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An introduction to phononic crystals (4)


Any application for phononic crystals?

The phononic crystal concept is much too recent to have already impacted any object of everyday life. The following applications are up to now purely speculative. The first application suggested by Kushwaha and colleagues is acoustic insulation. Indeed, for all frequencies contained in a complete band gap, a phononic crystal behaves like an acoustic shield, sending back all incident waves. It is then perfectly possible to conceive soundproof fences for motorways in accordance with this principle. For such an application, the involved periodicities are of the order of the meter, and the design game amounts to shrinking this dimension while making sure that the band gap frequency range remains sufficiently low, the human hear being sensitive to frequencies between 20 and 20000 Hertz, typically.

A second potential application of phononic crystals, maybe less intuitive, is the realization of breakwaters. Indeed, the waves over seas and oceans can be understood as waves propagating over the surface of water. When waves strike an obstacle they are partially scattered in all directions. The interferences resulting from multiple scattering on a periodic lattice of obstacles could thus lead to an important reduction of the amplitude of waves reaching a shore. It would be needed to periodically anchor poles to the sea bottom, which would create a haven of peace behind a barrier astonishingly efficient though not filled. Hu and Chan from the Technology University of Hong-Kong have proposed in 2005 to use such structures to focus waves towards a plant in order to convert mechanical energy to electrical energy. For this last point obviously, everything still needs to be demonstrated!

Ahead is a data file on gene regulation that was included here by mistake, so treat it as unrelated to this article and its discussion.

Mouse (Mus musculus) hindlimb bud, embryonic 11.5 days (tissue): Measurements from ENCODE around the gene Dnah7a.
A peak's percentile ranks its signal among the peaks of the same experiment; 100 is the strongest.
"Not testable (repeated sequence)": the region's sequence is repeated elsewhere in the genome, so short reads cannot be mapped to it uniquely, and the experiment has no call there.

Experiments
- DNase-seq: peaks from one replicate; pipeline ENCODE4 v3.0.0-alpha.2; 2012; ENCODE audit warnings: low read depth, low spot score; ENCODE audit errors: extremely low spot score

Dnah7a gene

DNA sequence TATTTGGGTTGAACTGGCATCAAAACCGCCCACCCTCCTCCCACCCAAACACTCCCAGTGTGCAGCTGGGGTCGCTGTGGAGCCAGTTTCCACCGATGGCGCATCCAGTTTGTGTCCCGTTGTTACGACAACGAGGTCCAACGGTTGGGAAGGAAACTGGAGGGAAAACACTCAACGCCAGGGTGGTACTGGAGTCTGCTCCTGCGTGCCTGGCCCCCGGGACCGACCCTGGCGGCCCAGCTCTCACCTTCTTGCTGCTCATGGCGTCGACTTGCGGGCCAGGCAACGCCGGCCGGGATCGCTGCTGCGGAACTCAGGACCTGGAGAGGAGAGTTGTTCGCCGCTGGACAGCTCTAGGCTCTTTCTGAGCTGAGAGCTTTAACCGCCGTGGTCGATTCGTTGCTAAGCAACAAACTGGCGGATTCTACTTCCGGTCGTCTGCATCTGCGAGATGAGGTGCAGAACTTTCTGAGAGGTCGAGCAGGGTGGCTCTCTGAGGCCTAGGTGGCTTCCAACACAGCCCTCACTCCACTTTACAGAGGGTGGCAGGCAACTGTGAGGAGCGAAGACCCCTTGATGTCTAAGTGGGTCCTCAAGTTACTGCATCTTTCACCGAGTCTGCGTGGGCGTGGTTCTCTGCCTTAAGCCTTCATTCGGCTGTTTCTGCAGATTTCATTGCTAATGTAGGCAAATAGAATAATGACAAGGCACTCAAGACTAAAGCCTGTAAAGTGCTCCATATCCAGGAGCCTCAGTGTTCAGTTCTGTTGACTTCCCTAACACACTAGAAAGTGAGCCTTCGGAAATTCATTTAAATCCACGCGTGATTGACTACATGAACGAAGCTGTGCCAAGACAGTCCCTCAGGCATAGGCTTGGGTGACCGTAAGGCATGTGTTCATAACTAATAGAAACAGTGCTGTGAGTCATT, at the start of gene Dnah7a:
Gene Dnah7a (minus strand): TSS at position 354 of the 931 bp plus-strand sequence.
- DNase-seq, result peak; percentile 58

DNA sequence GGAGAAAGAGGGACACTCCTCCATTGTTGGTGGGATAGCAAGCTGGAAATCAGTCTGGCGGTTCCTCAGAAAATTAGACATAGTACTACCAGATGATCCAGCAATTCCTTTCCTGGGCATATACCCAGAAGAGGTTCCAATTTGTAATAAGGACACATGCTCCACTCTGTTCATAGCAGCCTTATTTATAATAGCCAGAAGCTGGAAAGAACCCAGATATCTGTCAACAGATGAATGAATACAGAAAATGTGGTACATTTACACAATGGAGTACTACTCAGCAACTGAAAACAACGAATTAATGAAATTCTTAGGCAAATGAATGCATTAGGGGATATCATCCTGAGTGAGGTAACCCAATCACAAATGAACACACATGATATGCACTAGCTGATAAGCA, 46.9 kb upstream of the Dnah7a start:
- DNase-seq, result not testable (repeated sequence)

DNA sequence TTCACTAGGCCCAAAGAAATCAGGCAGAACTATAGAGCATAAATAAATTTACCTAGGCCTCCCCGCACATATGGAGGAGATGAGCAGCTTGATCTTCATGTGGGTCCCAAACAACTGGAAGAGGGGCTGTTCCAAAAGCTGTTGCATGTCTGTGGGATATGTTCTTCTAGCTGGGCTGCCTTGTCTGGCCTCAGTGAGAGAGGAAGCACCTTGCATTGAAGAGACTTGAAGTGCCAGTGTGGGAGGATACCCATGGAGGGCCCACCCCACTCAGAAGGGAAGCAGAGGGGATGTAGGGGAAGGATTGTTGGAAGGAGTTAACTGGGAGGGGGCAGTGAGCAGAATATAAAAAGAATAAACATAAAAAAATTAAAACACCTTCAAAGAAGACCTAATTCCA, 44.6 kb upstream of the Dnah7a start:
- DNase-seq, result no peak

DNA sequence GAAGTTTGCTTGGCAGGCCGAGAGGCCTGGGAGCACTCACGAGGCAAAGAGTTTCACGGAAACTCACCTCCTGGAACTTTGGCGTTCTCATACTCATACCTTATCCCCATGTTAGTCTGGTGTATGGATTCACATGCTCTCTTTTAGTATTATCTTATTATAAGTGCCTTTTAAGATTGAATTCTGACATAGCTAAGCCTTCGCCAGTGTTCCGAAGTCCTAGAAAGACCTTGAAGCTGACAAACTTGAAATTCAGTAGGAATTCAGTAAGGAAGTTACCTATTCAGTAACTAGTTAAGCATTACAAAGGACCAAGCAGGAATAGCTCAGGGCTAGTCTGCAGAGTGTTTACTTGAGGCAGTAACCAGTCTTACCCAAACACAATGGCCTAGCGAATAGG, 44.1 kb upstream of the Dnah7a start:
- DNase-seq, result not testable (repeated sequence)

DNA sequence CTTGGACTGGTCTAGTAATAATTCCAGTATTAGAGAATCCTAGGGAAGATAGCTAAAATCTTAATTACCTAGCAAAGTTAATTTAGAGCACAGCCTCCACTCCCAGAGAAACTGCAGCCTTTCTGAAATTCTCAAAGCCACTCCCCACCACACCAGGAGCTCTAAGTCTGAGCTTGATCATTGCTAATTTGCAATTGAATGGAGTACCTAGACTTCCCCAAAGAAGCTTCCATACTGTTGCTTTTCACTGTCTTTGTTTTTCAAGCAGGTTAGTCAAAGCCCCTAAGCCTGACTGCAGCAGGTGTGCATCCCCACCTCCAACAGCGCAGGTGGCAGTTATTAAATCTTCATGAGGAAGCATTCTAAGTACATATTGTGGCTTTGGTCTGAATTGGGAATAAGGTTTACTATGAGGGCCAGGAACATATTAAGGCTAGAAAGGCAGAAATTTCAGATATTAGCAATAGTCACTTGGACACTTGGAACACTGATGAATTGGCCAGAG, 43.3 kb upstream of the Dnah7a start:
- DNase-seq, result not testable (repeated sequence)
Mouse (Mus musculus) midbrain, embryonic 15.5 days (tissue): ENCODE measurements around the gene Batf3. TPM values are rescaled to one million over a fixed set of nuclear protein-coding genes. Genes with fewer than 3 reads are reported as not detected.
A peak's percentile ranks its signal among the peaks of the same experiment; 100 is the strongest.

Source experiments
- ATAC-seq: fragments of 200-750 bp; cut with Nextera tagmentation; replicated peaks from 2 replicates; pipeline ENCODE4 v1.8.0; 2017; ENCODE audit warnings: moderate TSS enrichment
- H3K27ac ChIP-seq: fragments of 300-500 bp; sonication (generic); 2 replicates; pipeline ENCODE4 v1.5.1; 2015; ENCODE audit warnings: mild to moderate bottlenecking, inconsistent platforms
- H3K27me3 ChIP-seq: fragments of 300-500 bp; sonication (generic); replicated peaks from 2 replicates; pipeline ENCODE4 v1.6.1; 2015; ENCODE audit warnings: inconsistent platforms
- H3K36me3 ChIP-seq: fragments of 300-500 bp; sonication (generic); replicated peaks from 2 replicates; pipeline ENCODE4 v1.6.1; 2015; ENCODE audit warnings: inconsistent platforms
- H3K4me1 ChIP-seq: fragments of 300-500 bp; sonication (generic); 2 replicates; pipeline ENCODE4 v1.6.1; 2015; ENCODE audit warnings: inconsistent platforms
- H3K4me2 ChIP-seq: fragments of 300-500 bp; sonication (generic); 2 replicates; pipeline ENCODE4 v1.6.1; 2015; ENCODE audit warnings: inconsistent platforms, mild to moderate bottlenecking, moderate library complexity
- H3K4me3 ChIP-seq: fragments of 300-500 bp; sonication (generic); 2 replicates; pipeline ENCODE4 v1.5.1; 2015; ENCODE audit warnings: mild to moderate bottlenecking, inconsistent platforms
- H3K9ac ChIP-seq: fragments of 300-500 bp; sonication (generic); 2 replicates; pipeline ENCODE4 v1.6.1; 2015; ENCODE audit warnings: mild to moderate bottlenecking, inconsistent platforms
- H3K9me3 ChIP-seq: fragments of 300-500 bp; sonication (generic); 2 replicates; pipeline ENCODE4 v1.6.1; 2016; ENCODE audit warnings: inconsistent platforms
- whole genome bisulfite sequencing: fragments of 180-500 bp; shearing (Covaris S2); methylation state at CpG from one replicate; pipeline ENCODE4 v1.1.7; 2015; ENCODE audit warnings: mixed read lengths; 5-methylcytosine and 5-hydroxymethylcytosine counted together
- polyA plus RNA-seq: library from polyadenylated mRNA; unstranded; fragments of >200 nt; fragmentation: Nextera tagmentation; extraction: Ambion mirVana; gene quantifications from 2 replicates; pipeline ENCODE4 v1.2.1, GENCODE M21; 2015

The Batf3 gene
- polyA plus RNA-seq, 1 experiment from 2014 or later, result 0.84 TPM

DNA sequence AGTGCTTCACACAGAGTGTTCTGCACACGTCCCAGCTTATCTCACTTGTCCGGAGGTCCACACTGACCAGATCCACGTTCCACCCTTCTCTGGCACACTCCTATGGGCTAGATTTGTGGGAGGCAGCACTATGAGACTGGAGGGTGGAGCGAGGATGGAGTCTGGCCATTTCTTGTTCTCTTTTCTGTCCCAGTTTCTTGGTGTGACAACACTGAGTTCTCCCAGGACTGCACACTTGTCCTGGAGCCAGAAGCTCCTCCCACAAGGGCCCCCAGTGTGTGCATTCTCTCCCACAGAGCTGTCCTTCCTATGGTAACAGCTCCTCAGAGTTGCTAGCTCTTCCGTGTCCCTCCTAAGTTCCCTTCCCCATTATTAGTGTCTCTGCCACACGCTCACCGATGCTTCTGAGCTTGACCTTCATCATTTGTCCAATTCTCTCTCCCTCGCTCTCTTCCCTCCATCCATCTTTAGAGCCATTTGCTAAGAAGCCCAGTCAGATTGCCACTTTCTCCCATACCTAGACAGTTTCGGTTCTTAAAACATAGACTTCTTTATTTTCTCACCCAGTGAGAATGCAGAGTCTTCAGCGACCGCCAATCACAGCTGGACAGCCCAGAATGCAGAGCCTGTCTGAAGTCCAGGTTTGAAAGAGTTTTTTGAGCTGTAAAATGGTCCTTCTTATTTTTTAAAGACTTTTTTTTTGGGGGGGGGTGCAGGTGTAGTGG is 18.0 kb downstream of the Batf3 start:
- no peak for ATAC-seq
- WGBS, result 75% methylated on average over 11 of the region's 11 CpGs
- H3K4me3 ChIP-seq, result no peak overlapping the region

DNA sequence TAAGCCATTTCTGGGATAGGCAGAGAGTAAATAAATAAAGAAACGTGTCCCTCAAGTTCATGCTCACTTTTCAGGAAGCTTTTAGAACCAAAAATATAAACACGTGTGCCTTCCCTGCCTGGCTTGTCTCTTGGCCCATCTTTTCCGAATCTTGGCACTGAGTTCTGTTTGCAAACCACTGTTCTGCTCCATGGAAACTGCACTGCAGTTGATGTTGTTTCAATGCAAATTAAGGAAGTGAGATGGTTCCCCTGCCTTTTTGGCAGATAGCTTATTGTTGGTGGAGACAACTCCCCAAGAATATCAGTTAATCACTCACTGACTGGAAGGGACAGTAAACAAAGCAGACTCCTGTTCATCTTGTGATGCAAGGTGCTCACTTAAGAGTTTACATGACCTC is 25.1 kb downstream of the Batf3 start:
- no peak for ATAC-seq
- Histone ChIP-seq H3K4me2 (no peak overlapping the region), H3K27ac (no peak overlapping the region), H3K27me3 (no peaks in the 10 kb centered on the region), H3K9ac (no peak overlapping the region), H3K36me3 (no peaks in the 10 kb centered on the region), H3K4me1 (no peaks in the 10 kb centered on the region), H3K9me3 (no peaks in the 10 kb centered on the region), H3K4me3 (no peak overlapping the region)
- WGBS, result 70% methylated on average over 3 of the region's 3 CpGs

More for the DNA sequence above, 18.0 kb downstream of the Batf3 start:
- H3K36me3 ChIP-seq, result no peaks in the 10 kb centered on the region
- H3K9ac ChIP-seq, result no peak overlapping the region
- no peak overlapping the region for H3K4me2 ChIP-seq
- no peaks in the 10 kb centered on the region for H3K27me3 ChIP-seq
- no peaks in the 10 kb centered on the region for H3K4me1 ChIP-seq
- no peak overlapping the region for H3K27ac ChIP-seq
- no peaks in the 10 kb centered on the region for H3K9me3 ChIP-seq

Phononic crystal for surface acoustic waves

Phononic crystal for surface acoustic waves

This phononic crystal made of air holes in a silicon wafer was obtained with a scanning electron microscope. The holes have a diameter of 6 microns and are 100 microns deep. Such a phononic crystal presents a complete band gap around 500 MHz.

On our side, we believe that the most of the potential of phononic crystals will be revealed at the micro or nanoscopic scale. For periodicities of a few microns or less, band gaps appear at frequencies in the few hundred of MHz up to a few GHz range, exactly inside the field of wireless communications. New devices mixing microelectronics and acoustic waves could be designed and extend the capabilities of mobile phones and wireless networks, for instance. Microelectronics has begun approximately fifty years ago; photonics was born about twenty years ago and is becoming mature these days. Time will tell is phononics will follow these glorious examples.